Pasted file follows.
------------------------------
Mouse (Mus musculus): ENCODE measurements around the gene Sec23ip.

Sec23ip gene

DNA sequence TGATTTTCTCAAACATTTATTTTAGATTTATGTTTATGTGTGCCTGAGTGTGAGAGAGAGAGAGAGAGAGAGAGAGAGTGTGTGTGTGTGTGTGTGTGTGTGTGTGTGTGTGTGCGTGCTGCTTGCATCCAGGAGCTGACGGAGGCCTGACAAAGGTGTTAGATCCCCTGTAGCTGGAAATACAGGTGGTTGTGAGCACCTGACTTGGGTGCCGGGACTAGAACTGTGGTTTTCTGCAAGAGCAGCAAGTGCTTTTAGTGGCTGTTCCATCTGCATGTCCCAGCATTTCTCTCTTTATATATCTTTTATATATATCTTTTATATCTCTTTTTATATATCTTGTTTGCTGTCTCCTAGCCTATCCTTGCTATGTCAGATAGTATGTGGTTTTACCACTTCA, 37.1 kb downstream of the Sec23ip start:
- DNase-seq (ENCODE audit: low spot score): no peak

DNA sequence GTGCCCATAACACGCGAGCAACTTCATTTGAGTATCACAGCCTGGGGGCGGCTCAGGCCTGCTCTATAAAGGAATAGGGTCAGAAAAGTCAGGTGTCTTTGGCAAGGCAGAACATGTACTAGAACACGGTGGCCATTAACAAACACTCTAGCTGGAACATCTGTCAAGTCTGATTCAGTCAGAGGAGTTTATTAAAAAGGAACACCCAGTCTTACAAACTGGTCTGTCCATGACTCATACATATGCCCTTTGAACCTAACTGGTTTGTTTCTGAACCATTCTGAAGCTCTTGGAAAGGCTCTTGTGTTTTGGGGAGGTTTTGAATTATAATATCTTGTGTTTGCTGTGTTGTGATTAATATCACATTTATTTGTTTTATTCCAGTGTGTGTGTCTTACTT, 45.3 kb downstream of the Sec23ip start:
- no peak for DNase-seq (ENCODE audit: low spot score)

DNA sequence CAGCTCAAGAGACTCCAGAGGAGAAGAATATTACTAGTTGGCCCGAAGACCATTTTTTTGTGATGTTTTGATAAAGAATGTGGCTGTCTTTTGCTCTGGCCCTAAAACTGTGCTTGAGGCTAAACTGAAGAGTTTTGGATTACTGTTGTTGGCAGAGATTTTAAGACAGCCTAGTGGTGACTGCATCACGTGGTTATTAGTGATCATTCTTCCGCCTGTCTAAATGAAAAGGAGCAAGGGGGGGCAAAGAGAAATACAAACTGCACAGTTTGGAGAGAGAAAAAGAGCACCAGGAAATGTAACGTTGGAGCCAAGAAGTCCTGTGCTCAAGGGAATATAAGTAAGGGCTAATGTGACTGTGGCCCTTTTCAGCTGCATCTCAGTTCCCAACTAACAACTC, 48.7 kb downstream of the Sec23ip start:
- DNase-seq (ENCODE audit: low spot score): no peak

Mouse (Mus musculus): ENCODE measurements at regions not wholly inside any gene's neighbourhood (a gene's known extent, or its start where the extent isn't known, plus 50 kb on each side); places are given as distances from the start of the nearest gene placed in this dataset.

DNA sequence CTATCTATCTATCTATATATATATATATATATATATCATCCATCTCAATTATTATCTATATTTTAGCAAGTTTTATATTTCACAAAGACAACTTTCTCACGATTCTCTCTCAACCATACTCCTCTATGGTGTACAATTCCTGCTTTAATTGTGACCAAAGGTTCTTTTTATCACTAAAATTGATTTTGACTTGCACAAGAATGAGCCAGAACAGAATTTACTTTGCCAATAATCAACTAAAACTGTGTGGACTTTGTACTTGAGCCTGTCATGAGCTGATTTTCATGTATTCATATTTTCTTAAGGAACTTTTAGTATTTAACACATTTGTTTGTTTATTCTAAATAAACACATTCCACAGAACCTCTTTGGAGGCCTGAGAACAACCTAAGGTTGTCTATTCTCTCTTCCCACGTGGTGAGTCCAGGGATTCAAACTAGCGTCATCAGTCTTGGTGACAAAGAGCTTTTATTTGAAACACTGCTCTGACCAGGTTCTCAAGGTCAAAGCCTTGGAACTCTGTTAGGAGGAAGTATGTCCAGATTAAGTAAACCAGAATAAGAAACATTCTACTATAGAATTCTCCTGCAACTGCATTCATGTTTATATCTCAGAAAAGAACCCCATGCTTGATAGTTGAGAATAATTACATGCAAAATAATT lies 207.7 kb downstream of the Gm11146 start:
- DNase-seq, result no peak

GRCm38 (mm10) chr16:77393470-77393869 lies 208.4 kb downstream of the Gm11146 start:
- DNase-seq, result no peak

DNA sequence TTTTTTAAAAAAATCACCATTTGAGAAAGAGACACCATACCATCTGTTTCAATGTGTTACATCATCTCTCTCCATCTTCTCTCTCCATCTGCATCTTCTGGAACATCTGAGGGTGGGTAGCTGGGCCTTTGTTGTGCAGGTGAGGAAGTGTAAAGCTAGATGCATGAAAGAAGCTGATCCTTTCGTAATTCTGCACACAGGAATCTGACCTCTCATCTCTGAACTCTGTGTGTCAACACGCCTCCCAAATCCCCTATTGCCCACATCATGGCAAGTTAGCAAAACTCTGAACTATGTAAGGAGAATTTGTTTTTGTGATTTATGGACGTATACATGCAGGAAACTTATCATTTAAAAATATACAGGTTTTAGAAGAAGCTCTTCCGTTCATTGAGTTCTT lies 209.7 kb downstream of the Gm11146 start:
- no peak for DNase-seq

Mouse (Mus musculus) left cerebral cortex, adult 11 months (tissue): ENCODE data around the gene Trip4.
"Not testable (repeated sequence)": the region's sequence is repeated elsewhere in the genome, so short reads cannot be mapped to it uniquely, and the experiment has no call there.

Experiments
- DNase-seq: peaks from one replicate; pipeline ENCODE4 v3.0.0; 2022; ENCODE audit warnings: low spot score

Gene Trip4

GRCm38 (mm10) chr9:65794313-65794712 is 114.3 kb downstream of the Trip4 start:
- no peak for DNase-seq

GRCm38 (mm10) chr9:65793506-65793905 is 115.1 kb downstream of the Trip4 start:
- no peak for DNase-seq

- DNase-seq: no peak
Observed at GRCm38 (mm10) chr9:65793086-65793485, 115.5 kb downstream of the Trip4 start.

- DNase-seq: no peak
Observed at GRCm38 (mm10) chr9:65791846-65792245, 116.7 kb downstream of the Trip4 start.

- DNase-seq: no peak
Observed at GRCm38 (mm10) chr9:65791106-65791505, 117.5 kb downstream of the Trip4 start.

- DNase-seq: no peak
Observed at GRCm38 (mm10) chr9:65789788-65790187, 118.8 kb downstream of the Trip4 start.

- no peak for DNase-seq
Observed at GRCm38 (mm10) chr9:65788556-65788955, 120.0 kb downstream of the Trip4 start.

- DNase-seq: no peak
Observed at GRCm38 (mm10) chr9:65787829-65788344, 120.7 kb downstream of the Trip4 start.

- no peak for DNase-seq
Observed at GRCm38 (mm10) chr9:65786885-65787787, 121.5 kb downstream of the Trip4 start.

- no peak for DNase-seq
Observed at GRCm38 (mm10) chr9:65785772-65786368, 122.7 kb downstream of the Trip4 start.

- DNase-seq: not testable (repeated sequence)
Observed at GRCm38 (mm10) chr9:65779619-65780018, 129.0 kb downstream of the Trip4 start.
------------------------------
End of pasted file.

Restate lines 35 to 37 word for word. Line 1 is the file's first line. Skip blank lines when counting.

- DNase-seq: no peak
Observed at GRCm38 (mm10) chr9:65787829-65788344, 120.7 kb downstream of the Trip4 start.

- no peak for DNase-seq